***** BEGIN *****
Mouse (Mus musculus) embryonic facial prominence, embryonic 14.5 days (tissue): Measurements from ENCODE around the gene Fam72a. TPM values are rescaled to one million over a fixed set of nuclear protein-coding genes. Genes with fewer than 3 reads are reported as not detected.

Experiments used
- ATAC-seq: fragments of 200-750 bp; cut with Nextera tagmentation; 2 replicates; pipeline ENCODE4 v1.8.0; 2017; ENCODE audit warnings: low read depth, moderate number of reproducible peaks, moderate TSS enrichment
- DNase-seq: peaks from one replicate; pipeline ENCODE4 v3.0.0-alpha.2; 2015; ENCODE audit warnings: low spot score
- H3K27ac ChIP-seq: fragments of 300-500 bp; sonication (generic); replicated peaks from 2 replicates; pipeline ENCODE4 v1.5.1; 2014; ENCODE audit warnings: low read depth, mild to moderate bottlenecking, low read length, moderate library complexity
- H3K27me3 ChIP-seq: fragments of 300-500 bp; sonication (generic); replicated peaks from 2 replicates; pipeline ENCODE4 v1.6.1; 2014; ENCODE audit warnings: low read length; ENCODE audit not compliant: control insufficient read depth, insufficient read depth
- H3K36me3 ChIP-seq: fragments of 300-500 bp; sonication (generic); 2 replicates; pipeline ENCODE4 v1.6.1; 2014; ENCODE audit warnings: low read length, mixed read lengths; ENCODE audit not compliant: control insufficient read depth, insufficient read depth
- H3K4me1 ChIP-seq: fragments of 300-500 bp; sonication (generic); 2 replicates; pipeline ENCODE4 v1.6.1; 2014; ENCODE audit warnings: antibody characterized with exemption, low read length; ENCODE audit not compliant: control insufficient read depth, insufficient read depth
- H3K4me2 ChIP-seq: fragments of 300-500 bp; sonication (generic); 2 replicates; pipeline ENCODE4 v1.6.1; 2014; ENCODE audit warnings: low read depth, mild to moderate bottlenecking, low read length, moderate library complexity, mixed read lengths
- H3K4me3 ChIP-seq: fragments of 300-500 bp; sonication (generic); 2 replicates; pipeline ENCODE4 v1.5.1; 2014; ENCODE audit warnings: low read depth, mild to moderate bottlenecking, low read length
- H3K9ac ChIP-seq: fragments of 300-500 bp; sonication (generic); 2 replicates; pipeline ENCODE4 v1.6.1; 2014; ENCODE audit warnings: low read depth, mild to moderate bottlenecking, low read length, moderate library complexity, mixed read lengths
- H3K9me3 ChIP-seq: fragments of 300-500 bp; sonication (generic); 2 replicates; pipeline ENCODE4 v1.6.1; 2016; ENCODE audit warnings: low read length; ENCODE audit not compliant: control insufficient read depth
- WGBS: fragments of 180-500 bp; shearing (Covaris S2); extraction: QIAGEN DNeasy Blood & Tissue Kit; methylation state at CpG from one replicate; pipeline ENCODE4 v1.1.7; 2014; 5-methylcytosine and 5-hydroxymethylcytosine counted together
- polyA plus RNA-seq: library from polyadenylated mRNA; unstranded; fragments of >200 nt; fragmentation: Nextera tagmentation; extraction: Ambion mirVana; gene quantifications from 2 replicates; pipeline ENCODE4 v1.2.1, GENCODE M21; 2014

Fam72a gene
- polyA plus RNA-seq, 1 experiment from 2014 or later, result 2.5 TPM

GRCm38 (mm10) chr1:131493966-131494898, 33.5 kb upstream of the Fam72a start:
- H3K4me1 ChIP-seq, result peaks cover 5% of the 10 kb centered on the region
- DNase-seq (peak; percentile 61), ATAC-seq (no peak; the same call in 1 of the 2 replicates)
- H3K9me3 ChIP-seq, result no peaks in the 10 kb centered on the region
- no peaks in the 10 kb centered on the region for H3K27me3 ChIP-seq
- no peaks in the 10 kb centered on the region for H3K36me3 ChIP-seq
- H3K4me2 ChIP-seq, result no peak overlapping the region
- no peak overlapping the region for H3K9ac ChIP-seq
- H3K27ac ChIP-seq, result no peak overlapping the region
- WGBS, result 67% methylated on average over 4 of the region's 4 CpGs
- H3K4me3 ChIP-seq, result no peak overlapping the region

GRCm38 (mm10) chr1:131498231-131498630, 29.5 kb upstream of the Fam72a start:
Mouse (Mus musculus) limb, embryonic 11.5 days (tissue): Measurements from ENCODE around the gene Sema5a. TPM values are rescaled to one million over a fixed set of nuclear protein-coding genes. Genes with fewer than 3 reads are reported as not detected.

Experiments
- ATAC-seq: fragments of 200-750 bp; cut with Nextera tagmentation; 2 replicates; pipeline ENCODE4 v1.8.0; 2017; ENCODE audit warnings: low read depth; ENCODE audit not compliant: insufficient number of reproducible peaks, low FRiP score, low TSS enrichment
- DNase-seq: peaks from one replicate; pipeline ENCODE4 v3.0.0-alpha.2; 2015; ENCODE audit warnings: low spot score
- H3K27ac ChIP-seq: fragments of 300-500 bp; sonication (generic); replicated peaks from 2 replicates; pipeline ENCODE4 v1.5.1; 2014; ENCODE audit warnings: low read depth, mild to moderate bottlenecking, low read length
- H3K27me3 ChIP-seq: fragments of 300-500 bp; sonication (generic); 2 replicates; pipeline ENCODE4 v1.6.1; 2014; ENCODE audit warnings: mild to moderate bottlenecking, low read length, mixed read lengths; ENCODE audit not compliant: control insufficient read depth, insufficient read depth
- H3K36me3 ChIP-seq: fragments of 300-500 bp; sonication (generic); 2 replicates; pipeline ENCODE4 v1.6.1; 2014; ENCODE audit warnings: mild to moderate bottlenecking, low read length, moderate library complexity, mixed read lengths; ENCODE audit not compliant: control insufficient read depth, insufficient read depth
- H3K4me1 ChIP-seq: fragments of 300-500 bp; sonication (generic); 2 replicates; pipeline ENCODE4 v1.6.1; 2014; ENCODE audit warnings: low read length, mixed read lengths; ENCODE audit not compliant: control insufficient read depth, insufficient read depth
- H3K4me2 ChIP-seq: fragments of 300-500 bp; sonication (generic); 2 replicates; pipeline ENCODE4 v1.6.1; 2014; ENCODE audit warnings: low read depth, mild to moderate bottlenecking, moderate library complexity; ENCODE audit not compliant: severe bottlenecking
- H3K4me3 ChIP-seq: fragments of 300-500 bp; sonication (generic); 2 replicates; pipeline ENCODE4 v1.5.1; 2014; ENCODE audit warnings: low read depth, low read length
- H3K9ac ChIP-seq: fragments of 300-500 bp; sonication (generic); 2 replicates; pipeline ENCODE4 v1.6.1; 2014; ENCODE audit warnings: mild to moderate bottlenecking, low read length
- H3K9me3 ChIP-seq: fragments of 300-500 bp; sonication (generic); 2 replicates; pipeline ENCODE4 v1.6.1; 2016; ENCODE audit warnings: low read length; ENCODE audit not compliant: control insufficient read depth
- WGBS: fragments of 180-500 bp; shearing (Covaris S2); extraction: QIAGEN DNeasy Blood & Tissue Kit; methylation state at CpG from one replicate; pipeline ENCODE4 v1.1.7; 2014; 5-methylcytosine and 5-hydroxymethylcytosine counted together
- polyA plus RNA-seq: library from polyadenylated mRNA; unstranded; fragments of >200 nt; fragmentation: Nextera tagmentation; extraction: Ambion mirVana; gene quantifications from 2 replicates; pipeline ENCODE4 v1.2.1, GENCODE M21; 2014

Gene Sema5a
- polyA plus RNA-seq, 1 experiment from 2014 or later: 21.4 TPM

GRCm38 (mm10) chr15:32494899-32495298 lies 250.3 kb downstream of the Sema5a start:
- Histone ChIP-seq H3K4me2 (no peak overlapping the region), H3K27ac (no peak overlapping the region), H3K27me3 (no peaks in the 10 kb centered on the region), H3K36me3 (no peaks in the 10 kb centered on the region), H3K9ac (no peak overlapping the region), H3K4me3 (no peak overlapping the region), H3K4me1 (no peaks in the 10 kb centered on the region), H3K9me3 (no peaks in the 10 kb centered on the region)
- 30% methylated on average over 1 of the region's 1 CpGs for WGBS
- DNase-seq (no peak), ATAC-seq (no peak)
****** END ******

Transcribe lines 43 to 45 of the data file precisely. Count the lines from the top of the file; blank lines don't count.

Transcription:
Gene Sema5a
- polyA plus RNA-seq, 1 experiment from 2014 or later: 21.4 TPM

GRCm38 (mm10) chr15:32494899-32495298 lies 250.3 kb downstream of the Sema5a start: